We enjoyed a couple of hours of engaged and lively conversation.  Director Zhuo had brought several of his academic colleagues with him – all of them young, and engaged in a range of research areas.  A few examples:  Professor TANG Tsao Fong and Professor LIU Shi, both of the Institute’s Department of Christian Studies.  Part of their recent work and research involved exploration of the musical traditions of different Chinese religious traditions, highlighting the relationships among them. Professor WANG Ying spoke about her writing in the area of comparative studies between Buddhism and Christianity in China.  Professor WANG Ai had recently returned from Oxford University and studies in New Testament.  Professor SHI Wun Tang, doing comparative studies between Confucianism and Christianity, had recently published a book entitled “Confucius encounters Jesus,” and moderated an open online discussion forum on the same topic.

 

All of these scholars – and others outside academe – reflect the growing interest in China about religions and spirituality, from Christians and non-Christians alike.

I was struck particularly by the reflections of Director Zhuo about the current moment in China.  We know that the legacy of the Opium Wars, the Unequal Treaties and the experience of Western colonialism has left Christianity in China with what Director Zhou called an “historical shadow”.  We know that the Western missionary movement to China of the 19th and first half of the 20th century was inextricably bound up with the Western colonial and imperial presence in this country.  Frankly, those Western powers did many bad things to China in the past, and Christianity was is part of that history.

Director Zhuo indicated that today China is at a crossroads in its understanding of Christianity.  Further, he noted that solving this “problem of understanding” well, in a considered and rational way, would foster the continued positive contribution of Christianity to Chinese society.  Firmly rooting the Christian Church in the soil of China, in its culture, context, history, society and politics is all part of this essential effort.  We have come to understand better this focus, named by Protestant Christians as Zhong Guo Hua [Sinicization/Chinization] of the Chinese Christian Church and theology in China.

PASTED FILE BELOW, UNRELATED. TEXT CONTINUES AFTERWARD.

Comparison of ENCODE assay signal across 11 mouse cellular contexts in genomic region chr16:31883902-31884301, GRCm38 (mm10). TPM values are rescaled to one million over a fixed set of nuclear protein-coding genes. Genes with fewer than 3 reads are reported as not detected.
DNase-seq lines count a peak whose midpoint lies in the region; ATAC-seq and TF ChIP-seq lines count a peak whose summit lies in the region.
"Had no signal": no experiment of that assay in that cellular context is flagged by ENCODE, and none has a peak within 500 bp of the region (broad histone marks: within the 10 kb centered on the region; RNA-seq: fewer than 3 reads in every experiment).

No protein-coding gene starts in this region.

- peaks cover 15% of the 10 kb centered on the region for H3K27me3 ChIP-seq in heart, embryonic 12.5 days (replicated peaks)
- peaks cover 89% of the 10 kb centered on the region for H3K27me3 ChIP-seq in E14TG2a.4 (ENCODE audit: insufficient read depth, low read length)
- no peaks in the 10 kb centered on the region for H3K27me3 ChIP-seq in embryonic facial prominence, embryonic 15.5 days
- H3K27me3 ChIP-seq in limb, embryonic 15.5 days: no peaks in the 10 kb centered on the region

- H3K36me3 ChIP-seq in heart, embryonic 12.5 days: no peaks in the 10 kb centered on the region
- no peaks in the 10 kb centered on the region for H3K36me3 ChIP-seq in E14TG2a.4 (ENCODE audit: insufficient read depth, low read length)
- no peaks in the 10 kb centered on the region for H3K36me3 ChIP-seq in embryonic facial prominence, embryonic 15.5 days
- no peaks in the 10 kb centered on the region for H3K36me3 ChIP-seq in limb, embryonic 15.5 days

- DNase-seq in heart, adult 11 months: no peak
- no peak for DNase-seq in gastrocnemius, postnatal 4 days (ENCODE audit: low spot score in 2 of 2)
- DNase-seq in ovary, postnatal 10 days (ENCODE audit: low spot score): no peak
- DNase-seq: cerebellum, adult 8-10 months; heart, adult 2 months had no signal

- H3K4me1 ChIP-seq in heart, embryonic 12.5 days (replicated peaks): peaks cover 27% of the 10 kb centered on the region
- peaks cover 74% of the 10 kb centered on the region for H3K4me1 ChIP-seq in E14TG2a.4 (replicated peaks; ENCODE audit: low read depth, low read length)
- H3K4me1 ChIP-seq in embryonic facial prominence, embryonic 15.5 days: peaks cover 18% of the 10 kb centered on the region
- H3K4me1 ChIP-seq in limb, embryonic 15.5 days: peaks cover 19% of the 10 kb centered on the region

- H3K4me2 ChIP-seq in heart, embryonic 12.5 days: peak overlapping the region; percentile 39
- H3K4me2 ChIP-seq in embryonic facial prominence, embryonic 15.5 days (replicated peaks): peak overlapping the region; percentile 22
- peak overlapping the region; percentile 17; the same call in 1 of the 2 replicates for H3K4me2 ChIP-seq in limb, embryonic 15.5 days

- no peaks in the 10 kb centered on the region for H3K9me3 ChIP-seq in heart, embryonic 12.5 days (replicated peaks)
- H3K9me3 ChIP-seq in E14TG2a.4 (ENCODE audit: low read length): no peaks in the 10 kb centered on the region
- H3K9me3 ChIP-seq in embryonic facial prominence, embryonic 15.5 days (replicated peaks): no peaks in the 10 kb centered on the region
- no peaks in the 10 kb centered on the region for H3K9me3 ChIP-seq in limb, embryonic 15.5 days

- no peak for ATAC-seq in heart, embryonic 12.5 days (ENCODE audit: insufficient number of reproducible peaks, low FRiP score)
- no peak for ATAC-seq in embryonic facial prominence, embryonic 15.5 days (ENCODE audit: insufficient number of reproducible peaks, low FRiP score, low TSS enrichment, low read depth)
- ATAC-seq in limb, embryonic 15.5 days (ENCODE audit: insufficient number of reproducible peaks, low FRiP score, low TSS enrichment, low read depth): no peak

The companionship of partners and friends outside of China is also important, Director Zhuo told us: “As a result of your visit, I hope you will be closer friends of China and the Chinese people, and our efforts to build a harmonious society.  The Church can be a bridge towards friendship rather than confrontation, for the construction of good relationships rather than the destruction of such relationships.”  The invitation to us was clear.

The privilege of meeting Director Zhou, others today and Chinese Church leaders throughout our visit have deepened our awareness of church and society today in China, and with it our responsibility to represent what we have heard and experienced with respect and sensitivity.

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Moderator Jordan Cantwell and Rev. Wu Wei of CCC Beijing – photo by Alan Lai

Our day finished as most have during this visit, in the company of Chinese Christian hosts, sharing delicious, specially prepared food and warm hospitality around tables of friendship and community. Our hosts tonight, Pastor WU Wei and Brother LIU Hongliang of the Beijing Council of Churches and Three Self Patriotic Movement, have become real to us not simply as “partners”, but brothers in Christ.